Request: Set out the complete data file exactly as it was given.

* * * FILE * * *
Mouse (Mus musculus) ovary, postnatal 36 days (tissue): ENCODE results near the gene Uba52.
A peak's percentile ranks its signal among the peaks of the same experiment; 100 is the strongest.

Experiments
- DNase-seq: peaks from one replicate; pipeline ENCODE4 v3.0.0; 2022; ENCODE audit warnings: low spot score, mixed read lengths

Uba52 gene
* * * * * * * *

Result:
Mouse (Mus musculus) ovary, postnatal 36 days (tissue): ENCODE results near the gene Uba52.
A peak's percentile ranks its signal among the peaks of the same experiment; 100 is the strongest.

Experiments
- DNase-seq: peaks from one replicate; pipeline ENCODE4 v3.0.0; 2022; ENCODE audit warnings: low spot score, mixed read lengths

Uba52 gene